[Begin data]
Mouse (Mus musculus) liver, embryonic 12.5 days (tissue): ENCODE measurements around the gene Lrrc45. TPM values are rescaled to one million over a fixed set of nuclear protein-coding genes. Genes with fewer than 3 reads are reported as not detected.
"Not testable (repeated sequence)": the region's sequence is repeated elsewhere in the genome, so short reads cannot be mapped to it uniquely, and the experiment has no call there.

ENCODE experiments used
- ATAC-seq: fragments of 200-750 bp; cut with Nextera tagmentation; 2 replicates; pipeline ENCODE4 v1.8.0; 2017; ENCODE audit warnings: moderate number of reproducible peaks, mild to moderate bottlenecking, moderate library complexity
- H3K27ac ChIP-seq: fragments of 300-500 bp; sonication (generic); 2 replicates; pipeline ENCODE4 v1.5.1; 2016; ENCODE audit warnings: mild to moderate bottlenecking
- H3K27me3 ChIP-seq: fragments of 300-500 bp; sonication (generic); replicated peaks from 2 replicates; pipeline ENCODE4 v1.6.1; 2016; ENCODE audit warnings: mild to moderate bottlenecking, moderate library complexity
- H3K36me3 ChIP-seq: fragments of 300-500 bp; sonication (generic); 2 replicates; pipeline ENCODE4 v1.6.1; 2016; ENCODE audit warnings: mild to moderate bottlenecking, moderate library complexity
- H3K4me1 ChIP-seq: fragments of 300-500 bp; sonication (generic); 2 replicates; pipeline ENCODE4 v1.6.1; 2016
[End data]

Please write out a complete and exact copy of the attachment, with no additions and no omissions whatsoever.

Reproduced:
Mouse (Mus musculus) liver, embryonic 12.5 days (tissue): ENCODE measurements around the gene Lrrc45. TPM values are rescaled to one million over a fixed set of nuclear protein-coding genes. Genes with fewer than 3 reads are reported as not detected.
"Not testable (repeated sequence)": the region's sequence is repeated elsewhere in the genome, so short reads cannot be mapped to it uniquely, and the experiment has no call there.

ENCODE experiments used
- ATAC-seq: fragments of 200-750 bp; cut with Nextera tagmentation; 2 replicates; pipeline ENCODE4 v1.8.0; 2017; ENCODE audit warnings: moderate number of reproducible peaks, mild to moderate bottlenecking, moderate library complexity
- H3K27ac ChIP-seq: fragments of 300-500 bp; sonication (generic); 2 replicates; pipeline ENCODE4 v1.5.1; 2016; ENCODE audit warnings: mild to moderate bottlenecking
- H3K27me3 ChIP-seq: fragments of 300-500 bp; sonication (generic); replicated peaks from 2 replicates; pipeline ENCODE4 v1.6.1; 2016; ENCODE audit warnings: mild to moderate bottlenecking, moderate library complexity
- H3K36me3 ChIP-seq: fragments of 300-500 bp; sonication (generic); 2 replicates; pipeline ENCODE4 v1.6.1; 2016; ENCODE audit warnings: mild to moderate bottlenecking, moderate library complexity
- H3K4me1 ChIP-seq: fragments of 300-500 bp; sonication (generic); 2 replicates; pipeline ENCODE4 v1.6.1; 2016